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AIRMIC Says Members Will Have to Take Solvency II Pain for Little Gain

Posted on 22 Mar 2010

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The Solvency II reforms as currently proposed would reduce the amount of insurance capacity available to UK businesses and put up the cost of cover, the Association of Insurance and Risk Managers (AIRMIC)has warned.

As a result companies would have less money to invest in their businesses and would buy less insurance, leaving them more exposed to big losses, it added.

In a statement issued today AIRMIC reiterated its support for the original principles of Solvency II, but said that the reform had strayed from its original mission and was imposing burdens out of all proportion to the problems it was addressing.

"The sharp increase in capital requirements for insurance companies under Solvency II means that there will be less choice of insurance, less flexibility and greater cost. Insurance companies do not pose systemic risk to the economy and, unlike many banks, they have not been found wanting in the recent financial crisis," said John Hurrell, chief executive at AIRMIC.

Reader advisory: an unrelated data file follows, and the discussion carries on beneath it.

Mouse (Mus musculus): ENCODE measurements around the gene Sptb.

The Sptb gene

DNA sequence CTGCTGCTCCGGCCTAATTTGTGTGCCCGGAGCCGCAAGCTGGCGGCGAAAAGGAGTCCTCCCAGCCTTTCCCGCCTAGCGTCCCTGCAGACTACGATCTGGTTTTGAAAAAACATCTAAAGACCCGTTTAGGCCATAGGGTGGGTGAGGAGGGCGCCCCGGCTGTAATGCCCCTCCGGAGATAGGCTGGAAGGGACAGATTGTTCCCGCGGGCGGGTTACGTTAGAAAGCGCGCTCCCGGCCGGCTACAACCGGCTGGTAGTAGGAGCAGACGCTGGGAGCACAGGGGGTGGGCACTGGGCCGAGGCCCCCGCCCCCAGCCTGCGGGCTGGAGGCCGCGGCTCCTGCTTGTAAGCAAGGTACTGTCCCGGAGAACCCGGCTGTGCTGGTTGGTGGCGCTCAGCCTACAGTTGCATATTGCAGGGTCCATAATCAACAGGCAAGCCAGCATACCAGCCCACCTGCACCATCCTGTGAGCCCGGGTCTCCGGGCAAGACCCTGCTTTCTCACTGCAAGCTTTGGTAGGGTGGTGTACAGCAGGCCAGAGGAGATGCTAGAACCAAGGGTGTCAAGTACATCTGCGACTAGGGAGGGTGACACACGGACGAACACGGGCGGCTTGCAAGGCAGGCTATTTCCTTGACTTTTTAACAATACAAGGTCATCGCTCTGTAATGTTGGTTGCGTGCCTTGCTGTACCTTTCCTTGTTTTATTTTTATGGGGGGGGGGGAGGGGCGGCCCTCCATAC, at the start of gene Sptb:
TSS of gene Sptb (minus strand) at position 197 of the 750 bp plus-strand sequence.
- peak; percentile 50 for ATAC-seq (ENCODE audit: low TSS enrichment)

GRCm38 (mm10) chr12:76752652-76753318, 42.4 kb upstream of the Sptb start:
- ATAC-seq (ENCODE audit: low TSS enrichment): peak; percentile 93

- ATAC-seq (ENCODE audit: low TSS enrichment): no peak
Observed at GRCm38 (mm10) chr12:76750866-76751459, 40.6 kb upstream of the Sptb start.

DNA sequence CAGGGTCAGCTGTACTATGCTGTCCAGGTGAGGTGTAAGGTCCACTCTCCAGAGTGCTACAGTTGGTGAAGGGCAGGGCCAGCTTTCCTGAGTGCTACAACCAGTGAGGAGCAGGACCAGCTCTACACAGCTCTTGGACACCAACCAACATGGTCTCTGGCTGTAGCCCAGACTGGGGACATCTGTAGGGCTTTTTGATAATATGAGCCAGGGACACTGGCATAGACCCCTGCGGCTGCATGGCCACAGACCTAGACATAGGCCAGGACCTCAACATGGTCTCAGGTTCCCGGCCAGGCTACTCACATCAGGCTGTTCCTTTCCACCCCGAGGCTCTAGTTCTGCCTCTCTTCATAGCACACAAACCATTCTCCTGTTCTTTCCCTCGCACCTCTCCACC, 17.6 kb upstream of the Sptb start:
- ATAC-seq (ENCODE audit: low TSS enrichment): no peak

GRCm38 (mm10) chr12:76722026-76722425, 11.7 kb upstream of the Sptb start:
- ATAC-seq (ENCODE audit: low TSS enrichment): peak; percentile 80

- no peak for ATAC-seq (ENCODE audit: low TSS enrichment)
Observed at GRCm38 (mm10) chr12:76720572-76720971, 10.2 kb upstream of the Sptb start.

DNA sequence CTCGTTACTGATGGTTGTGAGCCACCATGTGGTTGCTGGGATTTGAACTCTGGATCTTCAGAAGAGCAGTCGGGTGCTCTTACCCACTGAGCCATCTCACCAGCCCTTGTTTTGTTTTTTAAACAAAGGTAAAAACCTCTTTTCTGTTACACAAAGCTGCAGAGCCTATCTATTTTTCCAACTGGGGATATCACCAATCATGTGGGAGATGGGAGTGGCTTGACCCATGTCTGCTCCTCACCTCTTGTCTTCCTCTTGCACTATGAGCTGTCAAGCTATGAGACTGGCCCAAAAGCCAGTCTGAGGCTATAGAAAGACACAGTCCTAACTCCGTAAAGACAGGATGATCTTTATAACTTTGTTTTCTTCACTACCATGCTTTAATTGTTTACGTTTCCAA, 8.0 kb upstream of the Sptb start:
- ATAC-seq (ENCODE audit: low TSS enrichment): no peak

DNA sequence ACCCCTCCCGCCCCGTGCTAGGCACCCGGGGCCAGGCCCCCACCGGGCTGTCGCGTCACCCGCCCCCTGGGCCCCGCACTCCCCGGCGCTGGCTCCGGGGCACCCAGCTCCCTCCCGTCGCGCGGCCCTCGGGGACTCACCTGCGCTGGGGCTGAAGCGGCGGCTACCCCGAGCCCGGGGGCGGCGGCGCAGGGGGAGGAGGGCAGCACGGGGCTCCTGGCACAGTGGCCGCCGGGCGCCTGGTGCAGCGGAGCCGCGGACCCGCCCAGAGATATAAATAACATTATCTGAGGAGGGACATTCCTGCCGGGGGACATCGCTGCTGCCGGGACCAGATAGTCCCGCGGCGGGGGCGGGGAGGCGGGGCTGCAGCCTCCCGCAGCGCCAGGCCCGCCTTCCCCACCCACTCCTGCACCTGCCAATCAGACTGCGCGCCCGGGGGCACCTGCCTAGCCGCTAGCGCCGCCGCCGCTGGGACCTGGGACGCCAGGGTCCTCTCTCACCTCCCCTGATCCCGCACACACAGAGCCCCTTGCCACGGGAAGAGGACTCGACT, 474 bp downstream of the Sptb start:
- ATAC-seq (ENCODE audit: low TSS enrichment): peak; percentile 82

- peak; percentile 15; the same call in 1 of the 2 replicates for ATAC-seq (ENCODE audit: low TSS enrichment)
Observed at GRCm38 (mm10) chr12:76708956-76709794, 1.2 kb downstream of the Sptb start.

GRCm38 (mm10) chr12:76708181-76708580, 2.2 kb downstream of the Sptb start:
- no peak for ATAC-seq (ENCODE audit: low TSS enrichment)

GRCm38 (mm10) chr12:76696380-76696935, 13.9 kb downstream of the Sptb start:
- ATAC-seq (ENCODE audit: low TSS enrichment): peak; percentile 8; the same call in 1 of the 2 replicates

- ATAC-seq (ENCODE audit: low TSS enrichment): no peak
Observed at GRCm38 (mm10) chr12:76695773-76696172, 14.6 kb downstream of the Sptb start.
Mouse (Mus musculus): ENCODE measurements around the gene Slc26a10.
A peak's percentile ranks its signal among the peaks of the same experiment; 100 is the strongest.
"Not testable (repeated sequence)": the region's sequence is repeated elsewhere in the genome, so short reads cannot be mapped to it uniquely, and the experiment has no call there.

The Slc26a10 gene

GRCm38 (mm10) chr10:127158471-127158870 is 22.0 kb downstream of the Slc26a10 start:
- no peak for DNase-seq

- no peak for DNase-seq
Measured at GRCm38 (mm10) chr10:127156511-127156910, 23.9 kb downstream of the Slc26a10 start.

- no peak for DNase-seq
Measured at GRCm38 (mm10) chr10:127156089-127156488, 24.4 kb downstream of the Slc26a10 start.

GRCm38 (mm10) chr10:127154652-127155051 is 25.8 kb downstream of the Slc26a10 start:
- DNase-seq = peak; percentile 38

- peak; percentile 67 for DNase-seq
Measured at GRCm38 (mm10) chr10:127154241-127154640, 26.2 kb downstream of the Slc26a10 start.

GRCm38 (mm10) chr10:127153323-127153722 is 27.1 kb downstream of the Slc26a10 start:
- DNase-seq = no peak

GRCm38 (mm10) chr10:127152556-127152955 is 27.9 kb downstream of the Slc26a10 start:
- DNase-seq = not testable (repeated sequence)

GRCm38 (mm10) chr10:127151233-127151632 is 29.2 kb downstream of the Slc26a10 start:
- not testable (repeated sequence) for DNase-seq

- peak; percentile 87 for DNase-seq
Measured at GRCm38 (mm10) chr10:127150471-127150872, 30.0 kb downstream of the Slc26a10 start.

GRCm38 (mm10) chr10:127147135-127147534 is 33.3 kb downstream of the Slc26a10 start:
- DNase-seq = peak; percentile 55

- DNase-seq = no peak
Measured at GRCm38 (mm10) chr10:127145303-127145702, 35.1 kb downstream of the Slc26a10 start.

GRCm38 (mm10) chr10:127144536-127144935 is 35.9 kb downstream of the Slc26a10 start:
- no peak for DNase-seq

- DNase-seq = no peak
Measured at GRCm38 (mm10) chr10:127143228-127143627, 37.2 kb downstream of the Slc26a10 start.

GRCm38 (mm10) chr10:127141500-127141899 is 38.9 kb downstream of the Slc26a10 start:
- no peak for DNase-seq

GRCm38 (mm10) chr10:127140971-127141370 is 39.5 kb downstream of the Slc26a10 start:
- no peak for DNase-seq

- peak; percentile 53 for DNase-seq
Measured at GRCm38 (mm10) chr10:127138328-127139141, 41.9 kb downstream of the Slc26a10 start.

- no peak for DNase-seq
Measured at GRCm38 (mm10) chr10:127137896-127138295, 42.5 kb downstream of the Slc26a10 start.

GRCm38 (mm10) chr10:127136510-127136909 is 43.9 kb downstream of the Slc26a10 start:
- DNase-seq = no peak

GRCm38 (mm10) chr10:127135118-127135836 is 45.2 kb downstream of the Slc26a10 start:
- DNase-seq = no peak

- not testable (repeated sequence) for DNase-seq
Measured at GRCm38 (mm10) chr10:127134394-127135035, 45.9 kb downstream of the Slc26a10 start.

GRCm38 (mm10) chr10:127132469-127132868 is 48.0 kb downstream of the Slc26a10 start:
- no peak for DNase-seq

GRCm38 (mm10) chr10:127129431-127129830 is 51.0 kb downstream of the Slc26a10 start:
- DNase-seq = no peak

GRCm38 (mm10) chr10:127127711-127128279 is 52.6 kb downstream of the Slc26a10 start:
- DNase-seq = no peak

"Our members are concerned that they're going to take a lot of pain for very little gain when buying insurance for their organizations. There's a feeling that the EU is addressing a problem that doesn't exist."

Mr. Hurrell cited a recent report by Ceiops, the committee of national regulators overseeing Solvency II, which tested the resilience of the insurance sector under several scenarios.

The results of the exercise indicated that the large European insurance groups would remain resilient as currently capitaliZed even in the most severe scenarios.

Mr. Hurrell also drew attention to the effects of Solvency II on captives, the self-insurance vehicles that large firms set up to provide for their own needs.

"Captives are a valuable tool that help to improve risk management and reduce the cost of insurance, but Solvency II would make them more expensive to run and far more bureaucratic," he continued.

"I would urge the EU to return to basics and the original intentions of Solvency II, which was to ensure that insurers are well run, transparent and sufficiently well capitalized for the risks that they carry."

AIRMIC, which represents more than 900 risk managers and insurance buyers, concluded by stressing it supported a recent call for a review of Solvency II from the Confederation of European Insurers, which warned that the current Solvency II proposals would have harmful economic consequences.